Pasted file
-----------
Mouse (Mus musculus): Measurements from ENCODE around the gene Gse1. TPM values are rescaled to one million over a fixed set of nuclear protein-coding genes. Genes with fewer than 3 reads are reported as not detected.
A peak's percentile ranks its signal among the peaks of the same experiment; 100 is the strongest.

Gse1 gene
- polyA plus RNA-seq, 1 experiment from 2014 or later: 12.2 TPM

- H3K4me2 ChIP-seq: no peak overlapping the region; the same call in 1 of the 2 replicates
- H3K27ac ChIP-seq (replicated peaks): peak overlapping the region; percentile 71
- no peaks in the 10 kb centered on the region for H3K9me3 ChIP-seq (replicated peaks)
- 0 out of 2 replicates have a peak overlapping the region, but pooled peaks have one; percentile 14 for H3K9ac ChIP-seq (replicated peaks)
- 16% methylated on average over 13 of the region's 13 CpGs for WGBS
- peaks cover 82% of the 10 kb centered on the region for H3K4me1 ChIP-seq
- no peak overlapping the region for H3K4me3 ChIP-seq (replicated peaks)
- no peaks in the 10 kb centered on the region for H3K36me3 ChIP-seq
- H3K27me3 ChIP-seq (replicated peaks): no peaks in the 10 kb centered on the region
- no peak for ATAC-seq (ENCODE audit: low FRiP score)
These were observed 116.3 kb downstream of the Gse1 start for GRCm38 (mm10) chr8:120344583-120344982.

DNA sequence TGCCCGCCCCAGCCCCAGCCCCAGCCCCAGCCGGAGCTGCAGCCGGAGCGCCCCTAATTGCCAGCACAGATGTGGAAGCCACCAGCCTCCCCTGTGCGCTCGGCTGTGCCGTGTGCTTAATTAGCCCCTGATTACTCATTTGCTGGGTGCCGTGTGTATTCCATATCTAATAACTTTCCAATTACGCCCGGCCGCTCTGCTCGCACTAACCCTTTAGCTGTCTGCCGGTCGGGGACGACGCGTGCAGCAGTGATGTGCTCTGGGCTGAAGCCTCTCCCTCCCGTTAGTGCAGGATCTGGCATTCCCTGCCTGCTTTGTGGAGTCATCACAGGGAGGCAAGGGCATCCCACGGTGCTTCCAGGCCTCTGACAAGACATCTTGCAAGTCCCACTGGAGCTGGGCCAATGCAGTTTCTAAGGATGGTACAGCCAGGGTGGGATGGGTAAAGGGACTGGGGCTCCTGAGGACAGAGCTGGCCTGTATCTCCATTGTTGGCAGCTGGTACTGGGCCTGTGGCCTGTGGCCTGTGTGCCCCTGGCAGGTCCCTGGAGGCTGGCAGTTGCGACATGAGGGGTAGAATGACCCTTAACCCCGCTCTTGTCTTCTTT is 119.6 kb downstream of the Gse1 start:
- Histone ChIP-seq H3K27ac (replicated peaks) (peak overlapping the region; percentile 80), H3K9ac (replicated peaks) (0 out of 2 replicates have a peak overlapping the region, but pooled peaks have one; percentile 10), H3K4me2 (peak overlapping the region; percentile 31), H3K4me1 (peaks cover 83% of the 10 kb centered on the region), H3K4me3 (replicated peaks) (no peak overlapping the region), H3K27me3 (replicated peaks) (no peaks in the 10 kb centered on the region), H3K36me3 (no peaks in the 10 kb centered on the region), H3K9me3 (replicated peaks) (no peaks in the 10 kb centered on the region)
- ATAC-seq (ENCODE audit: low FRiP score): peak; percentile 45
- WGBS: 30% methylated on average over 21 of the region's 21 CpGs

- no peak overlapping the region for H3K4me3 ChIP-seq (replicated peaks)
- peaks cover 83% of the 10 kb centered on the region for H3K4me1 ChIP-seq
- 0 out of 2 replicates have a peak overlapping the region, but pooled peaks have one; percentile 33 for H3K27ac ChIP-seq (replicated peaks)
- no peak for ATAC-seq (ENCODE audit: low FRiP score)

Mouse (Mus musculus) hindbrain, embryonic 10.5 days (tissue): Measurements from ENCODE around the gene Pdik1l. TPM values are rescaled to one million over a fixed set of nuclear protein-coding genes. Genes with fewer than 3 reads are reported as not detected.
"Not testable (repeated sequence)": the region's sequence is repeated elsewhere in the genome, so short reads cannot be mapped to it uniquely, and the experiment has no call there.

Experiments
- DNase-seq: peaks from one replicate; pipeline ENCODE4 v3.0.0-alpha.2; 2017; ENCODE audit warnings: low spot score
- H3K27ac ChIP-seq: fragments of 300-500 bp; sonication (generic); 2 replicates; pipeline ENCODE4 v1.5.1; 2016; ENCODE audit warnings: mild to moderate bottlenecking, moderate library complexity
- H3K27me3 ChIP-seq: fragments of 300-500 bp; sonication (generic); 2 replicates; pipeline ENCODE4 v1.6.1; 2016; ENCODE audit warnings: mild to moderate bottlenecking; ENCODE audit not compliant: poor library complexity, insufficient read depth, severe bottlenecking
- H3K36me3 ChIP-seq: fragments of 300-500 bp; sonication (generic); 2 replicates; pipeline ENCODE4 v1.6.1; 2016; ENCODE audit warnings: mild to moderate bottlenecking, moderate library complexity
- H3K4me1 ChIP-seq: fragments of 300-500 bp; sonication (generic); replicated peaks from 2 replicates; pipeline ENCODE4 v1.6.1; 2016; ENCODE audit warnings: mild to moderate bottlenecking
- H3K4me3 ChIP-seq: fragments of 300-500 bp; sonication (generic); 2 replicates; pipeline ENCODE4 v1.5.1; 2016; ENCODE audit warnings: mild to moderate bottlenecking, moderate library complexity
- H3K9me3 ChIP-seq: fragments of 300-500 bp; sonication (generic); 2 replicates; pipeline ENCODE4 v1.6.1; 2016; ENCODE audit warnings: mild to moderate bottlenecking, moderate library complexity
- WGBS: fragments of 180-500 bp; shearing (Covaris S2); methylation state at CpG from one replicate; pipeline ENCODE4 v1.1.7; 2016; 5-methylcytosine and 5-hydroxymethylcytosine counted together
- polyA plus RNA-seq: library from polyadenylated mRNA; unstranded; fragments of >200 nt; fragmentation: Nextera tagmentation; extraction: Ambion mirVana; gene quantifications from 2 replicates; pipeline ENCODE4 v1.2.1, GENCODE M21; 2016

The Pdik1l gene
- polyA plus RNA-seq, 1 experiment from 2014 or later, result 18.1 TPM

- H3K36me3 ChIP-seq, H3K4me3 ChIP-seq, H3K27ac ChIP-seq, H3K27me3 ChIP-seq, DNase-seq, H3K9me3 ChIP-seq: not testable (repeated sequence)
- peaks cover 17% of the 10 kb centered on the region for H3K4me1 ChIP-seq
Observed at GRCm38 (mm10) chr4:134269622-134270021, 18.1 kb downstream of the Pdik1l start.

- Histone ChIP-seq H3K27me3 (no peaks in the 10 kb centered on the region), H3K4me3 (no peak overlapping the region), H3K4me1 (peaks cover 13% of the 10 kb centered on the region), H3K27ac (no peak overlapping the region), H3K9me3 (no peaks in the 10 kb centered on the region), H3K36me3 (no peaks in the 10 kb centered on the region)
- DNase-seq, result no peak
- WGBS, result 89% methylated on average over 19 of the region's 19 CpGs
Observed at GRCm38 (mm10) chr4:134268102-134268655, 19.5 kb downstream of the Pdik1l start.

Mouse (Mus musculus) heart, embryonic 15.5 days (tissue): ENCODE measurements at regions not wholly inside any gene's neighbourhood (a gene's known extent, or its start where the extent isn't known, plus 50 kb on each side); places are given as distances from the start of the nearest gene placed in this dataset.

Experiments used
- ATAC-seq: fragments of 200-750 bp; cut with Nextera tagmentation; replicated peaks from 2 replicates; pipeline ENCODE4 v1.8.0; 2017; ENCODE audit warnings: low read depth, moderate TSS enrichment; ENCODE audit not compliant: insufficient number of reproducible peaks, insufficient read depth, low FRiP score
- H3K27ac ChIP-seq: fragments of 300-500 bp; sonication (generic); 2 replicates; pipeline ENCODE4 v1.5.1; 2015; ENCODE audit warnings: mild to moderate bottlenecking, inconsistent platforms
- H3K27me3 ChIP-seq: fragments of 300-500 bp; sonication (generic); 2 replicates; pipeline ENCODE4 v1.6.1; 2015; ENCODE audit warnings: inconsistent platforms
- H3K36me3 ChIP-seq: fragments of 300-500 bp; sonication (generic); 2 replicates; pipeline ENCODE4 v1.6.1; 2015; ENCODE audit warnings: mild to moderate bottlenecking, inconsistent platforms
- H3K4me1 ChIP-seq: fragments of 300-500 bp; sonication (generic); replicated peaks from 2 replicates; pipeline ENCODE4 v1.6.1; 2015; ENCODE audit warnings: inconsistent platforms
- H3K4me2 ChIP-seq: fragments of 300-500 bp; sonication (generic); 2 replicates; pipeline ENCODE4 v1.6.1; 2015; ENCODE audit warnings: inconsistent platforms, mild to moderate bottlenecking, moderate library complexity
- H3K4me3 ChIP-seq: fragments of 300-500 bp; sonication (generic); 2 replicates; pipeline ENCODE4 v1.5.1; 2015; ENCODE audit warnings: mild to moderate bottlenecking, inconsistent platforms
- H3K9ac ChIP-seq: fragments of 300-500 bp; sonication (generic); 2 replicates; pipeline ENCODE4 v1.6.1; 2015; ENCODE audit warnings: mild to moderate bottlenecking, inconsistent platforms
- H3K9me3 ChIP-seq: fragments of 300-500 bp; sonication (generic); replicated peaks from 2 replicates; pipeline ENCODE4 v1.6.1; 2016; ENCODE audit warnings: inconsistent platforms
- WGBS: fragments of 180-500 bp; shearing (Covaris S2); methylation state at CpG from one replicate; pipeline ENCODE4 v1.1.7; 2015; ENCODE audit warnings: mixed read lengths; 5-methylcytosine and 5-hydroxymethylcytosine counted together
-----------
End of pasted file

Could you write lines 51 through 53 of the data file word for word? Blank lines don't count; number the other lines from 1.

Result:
- H3K4me1 ChIP-seq: fragments of 300-500 bp; sonication (generic); replicated peaks from 2 replicates; pipeline ENCODE4 v1.6.1; 2015; ENCODE audit warnings: inconsistent platforms
- H3K4me2 ChIP-seq: fragments of 300-500 bp; sonication (generic); 2 replicates; pipeline ENCODE4 v1.6.1; 2015; ENCODE audit warnings: inconsistent platforms, mild to moderate bottlenecking, moderate library complexity
- H3K4me3 ChIP-seq: fragments of 300-500 bp; sonication (generic); 2 replicates; pipeline ENCODE4 v1.5.1; 2015; ENCODE audit warnings: mild to moderate bottlenecking, inconsistent platforms